Cheap is a big, loaded word when you're investing.
There are "cheap stocks" - not necessarily penny stocks, but inexpensive to own - and then there are "cheap" stocks, undervalued, and going for less than their real value.
They're not often one and the same, but sometimes - every "once in a blue moon," like the song says - you get a stock that's cheap in every sense of the word.
That's the kind of stock I've got picked out for you today - an undervalued, unappreciated contender in the red-hot electric vehicle (EV) space you can snap up for less than the cost of a pizza.
Here's everything you need to know...
The First Big "Elec-Truck" Is Close
To be crystal clear, I'm not recommending Tesla Inc. (NASDAQ: TSLA) - the headline says "cheap stock" after all. But in a sense, Tesla is the also-ran in this story.
Elon Musk made a big splash in 2019 when he unveiled plans for the Tesla "Cybertruck," which Musk all but assured us would be the world's very first road-going all-electric truck.
Tesla's cars are, by and large, pretty sweet-looking rides, but the Cybertruck was almost... brutal. All-steel construction, sharp angles, high ground clearance. It's tough to dispute matters of taste, and I'm sure there are some people who thought it looked striking, but to me it looked like something the Terminator would tool around the ruins in, blasting away at errant humans. I mean, it was out there.
The Cybertruck was supposed to be "coming to a dealer near you" in 2021... until it wasn't. Tesla fell further and further behind on the timeline until, just last month, it announced the launch would be postponed until "sometime in 2022." Tesla claims to have over 1 million reservations for the Cybertruck, but "reservations" and sales are two very different things, and we don't know for sure how much of that is real.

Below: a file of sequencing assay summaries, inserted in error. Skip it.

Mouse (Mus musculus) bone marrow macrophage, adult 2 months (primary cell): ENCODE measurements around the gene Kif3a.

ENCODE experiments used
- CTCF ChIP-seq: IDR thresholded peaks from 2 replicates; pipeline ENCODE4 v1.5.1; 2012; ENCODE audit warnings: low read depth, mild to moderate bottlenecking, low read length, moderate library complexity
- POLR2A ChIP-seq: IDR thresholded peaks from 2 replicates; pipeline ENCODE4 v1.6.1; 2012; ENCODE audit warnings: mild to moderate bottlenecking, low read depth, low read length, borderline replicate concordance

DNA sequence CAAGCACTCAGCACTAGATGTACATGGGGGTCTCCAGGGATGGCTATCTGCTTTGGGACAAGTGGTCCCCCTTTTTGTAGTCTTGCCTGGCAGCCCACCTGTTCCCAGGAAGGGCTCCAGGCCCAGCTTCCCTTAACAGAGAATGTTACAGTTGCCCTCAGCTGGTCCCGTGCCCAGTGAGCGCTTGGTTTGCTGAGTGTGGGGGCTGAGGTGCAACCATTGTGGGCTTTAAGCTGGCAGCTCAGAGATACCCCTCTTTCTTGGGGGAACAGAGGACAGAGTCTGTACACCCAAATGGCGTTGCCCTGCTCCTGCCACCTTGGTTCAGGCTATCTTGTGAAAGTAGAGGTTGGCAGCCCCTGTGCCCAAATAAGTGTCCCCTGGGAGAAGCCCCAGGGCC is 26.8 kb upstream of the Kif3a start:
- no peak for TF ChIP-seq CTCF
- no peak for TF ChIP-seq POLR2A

And so the real first electric truck will likely come from none other than Ford Motor Co. (NYSE: F). You know, the same Ford that's been around for 118 years? Ford has announced a much more concrete release date of Q1/2022 for its Ford F-150 all-electric "Lightning" pickup truck.
Whereas the Cybertruck had a, shall we say, "head-turning" style, to put it politely, the F-150 Lightning looks... well... like a Ford F-150. The F-150 is all but ubiquitous on American roads; Ford's sold between 820,000 and 1.2 million of them a year going back to 2005, and it's been the top-selling American truck for something like four decades now. Ford already sells a hybrid F-150, so it's not a stretch for most customers to go all-electric with it.
As for the Lightning itself, well, it's a little sleeker than its gas-gulping stablemates, but aside from that, its wheels, and its front lighting, I'm hard-pressed to spot too many external differences to the regular, internal combustion engine-powered 2021 models. I'm sure the Lightning will have a "LIGHTNING" badge slapped somewhere on the body, but it's immediately clear Ford's offering will have much more mass-market appeal.
Ford has already booked more than 120,000 reservations for its all-electric pickup.
There Are More Reasons to Own This Stock